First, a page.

Among nature’s noblemen (and women), consider the linesmen at a high-stakes pro tennis match. They are volunteers who receive little or no pay. They sit at courtside in the sautéing sun, forced to ignore the game itself, no matter how dramatic. Then, worse, they find themselves the target of vilification and rude gestures from the likes of Jimmy Connors and John McEnroe. Sometimes, alas, they make mistakes: Linesmen are only flesh and blood.
Now a new kind of line monitor has entered big-time tennis that does not make mistakes and, for that matter, isn’t flesh and blood. It is the CPE Service Line Monitor, an electronic arbiter introduced at Wimbledon in June and being tested this week by U.S. Open officials in New York.
The CPE—becoming known as the “Magic Eye”—is the brainchild of William Carlton and Margaret Parnis-England, who live on the island of Malta. In 1978, as spectators at the Malta International Tennis Tournament, they became peeved at the linesmen’s decisions during a match between Pierre Barthes and Nikki Pilic.
Carlton, a retired British engineer, and Parnis-England, a local amateur tennis player, decided that at the very least linesmen should be aided in making calls. The initial idea, Carlton recalls, “was to have them work in a pit so they’d be at eye level with the line.” That scheme gave way to an inverted periscope giving the judge a narrow, ground-level view of the ball. But, Carlton notes, “This required even more concentration from a linesman.”
A propitious accident spurred them on. As they were testing their periscope, Carlton’s daughter Sarah, then 9, accidently knocked it over, jarring the mirror so that a ball was no longer visible if it landed fair but only if it plopped beyond the line. “Suddenly,” Carlton says, “we had a totally different conception”—building a device to show when balls were out, not in.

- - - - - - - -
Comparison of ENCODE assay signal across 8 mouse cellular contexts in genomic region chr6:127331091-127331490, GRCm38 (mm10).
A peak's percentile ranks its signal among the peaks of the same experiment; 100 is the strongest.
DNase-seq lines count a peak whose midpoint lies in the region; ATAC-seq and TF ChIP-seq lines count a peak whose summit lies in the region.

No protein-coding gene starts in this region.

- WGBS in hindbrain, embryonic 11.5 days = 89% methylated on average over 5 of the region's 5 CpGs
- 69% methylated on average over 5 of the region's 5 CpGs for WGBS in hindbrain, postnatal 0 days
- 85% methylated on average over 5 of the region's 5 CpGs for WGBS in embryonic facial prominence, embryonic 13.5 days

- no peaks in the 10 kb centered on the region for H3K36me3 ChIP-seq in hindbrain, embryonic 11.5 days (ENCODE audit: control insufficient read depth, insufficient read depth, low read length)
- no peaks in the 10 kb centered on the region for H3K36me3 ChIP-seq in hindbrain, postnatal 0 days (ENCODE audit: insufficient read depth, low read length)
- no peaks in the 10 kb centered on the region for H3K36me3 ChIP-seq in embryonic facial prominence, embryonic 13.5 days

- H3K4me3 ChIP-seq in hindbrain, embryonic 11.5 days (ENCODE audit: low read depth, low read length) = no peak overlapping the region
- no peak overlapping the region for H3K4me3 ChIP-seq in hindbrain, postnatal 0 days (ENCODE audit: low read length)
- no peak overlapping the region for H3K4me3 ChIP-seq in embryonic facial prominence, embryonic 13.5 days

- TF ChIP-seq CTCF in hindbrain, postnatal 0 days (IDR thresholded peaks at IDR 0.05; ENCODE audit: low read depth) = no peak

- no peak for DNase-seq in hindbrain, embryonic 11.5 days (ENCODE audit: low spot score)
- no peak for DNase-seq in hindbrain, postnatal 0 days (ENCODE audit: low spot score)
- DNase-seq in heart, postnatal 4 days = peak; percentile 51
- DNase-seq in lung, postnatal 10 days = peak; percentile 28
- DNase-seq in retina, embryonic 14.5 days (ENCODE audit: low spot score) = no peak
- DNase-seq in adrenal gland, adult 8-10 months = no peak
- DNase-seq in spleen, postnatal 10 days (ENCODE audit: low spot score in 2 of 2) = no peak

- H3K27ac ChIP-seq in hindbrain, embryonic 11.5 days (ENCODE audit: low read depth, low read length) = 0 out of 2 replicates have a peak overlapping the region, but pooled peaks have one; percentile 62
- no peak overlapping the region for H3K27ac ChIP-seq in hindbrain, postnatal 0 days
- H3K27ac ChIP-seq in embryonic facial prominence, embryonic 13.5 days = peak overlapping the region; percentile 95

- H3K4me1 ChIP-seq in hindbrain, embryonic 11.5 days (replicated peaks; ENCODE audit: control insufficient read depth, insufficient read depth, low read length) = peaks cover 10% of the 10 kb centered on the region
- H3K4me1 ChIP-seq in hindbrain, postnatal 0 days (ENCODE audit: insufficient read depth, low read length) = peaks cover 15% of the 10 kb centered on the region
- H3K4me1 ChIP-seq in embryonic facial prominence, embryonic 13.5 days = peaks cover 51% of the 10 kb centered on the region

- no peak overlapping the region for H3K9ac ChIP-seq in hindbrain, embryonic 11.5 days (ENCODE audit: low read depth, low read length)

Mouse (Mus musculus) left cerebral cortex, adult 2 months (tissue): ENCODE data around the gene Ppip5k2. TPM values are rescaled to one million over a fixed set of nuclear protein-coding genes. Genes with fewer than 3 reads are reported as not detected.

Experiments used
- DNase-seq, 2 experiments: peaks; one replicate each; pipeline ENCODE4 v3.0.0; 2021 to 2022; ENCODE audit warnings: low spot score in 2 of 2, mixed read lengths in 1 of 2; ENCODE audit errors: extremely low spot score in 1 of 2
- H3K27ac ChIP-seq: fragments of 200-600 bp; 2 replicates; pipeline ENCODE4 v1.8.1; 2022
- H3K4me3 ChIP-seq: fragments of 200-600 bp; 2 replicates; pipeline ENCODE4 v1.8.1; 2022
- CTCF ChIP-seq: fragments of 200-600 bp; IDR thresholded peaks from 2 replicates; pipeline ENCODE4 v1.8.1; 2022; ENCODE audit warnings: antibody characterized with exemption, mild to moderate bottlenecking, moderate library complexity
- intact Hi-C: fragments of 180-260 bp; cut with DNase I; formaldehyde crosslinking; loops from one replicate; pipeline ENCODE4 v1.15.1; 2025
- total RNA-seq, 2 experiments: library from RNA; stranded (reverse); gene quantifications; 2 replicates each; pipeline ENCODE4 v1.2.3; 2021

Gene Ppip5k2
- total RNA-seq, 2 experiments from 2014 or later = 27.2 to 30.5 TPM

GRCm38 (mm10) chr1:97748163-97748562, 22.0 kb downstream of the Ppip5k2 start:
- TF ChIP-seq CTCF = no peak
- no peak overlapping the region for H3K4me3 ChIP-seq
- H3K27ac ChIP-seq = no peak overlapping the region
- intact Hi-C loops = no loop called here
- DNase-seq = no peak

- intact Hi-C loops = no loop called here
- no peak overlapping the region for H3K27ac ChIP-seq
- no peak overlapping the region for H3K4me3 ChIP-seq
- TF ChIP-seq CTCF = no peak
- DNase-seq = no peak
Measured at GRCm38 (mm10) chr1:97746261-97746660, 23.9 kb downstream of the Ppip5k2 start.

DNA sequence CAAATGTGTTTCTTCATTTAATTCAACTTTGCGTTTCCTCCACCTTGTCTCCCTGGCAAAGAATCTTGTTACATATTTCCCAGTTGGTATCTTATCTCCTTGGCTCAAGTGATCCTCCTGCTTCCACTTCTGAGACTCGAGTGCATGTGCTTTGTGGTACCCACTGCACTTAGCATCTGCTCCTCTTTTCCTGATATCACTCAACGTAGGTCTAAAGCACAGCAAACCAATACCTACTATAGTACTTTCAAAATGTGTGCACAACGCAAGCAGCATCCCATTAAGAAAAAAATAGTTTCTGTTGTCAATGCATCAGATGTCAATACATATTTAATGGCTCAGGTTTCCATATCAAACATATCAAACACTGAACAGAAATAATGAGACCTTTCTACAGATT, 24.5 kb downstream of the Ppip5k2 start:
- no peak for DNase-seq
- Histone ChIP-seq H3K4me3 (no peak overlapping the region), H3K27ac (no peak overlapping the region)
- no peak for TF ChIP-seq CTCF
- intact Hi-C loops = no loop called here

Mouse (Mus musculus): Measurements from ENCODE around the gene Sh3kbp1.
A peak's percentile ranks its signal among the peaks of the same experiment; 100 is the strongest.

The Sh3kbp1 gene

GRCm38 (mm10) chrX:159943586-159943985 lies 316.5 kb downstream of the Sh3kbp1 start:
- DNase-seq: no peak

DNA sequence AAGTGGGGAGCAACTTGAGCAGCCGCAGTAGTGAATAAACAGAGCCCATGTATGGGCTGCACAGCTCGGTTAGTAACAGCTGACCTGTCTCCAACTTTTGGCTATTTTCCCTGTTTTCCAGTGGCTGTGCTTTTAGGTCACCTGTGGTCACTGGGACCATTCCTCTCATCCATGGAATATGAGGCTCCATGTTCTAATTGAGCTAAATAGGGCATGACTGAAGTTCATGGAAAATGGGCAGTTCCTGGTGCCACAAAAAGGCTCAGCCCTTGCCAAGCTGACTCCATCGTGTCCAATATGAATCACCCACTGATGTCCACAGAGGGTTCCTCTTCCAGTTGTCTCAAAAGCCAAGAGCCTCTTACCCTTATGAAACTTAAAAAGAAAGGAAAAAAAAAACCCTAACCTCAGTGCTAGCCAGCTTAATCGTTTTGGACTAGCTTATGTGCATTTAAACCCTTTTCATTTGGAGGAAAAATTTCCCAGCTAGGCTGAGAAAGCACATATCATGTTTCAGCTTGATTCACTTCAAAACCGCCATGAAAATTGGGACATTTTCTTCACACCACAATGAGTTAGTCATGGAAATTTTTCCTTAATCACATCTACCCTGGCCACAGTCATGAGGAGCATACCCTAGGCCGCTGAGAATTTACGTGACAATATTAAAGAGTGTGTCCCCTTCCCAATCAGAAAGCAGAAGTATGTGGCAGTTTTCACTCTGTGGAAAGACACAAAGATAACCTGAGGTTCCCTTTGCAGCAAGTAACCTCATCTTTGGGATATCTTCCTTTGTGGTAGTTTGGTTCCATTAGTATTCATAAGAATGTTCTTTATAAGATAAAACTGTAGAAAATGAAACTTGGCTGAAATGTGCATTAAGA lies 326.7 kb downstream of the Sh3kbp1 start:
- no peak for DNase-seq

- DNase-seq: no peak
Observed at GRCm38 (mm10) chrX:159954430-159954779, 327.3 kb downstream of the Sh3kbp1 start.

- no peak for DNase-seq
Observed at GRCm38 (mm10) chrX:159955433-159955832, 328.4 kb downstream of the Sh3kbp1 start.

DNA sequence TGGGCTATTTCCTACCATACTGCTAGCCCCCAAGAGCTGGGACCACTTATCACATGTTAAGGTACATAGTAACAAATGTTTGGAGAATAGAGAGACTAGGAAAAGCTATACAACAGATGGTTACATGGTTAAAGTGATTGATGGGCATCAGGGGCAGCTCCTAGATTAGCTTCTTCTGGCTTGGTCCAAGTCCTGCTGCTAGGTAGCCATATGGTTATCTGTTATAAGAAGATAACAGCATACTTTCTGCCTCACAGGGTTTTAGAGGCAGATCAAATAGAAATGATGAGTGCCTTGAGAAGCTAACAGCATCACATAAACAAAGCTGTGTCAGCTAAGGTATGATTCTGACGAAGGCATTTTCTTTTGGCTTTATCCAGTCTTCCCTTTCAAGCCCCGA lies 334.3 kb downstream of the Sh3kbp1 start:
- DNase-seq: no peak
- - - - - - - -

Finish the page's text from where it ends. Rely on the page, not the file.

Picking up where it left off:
After studying how his home burglar alarm worked, Carlton built a prototype CPE using infrared rays to track the ball. Then he had an electronics firm make a machine, which the British Lawn Tennis Association began testing in 1978. The now-operational CPE, which is the size of a large briefcase, is primarily designed for the rear service line. (Elsewhere on the court, interference from the players’ feet can hamper its “rulings.”)
To monitor the service line, a unit is placed at either side of the court and, at the press of the linesman’s button, emits “fault” rays that span the court for 15 inches on the “out” side of the service line. When a ball hits that area, the linesman hears a bleep and a red light flashes on the umpire’s console. If the ball hits the line or lands up to six inches inside it, another ray is activated and flashes a yellow light in front of the umpire, with no bleeping.
Six months before the first round, Wimbledon began training officials to use the CPE. It was installed on Center Court and Court No. 1 for singles only at a cost to the All-England Tennis Club of $9,400. British tennis umpires’ association chairman Geoff Pace says, “The device was a success, with fewer queries from the players, and the officials were happy to have it.”
Parnis-England, 38, the wife of a Maltese industrialist and mother of four (ages 11 to 17), proposed the original periscope idea and served as project nag. “I pushed Bill into this because of my love for the game,” she says. The divorced Carlton, 66, owned engineering and sporting goods plants in Essex before moving to Malta in 1969. A longtime tinkerer, he invented plastic beer crates, plastic badminton shuttlecocks and lightweight metal badminton rackets. When Carlton retired, Dunlop bought his badminton patents and production company. Now he gardens at his 18th-century home in the country and cruises the Mediterranean on his 53-foot motor yacht. He is happiest, though, in his workshop. His latest project is to find a breakthrough, low-cost way to collect and store solar energy. How close to a solution is he? “If I had the answer,” he says, “I wouldn’t be talking about tennis balls.”